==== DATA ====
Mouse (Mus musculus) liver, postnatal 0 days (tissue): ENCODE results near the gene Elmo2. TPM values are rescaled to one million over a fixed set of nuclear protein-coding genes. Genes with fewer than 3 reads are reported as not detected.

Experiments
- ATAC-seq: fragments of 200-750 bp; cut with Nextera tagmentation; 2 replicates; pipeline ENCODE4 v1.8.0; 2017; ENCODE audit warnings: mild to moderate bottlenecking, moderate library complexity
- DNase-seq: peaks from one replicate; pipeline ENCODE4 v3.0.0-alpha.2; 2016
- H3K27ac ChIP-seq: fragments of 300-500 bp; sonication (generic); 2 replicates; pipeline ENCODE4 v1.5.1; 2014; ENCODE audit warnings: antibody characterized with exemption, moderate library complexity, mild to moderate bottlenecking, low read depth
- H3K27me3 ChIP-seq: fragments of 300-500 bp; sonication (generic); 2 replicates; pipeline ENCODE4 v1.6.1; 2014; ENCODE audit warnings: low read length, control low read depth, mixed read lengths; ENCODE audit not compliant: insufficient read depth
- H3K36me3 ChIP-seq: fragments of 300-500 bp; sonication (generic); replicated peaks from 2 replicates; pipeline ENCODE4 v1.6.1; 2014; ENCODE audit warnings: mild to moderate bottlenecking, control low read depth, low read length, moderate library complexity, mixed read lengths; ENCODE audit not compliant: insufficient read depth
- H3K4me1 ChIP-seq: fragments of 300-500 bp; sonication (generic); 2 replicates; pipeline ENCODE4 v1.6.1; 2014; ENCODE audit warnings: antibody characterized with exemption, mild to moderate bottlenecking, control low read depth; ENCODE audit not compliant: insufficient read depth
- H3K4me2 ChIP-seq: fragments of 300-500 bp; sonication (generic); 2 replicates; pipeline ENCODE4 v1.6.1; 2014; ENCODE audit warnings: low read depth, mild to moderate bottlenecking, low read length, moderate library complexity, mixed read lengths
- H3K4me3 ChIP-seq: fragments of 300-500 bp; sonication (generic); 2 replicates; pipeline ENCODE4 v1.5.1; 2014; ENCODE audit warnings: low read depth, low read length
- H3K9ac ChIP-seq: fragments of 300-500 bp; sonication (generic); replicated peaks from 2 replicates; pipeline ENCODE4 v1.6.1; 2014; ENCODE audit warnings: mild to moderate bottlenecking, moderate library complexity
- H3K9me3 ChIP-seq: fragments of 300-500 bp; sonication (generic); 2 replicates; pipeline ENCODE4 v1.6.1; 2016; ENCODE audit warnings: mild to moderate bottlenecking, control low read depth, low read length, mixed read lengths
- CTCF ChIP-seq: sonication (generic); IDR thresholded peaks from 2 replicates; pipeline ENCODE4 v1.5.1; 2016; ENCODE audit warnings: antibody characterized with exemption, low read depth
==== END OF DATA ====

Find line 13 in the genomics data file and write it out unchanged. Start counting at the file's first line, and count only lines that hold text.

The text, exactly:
- CTCF ChIP-seq: sonication (generic); IDR thresholded peaks from 2 replicates; pipeline ENCODE4 v1.5.1; 2016; ENCODE audit warnings: antibody characterized with exemption, low read depth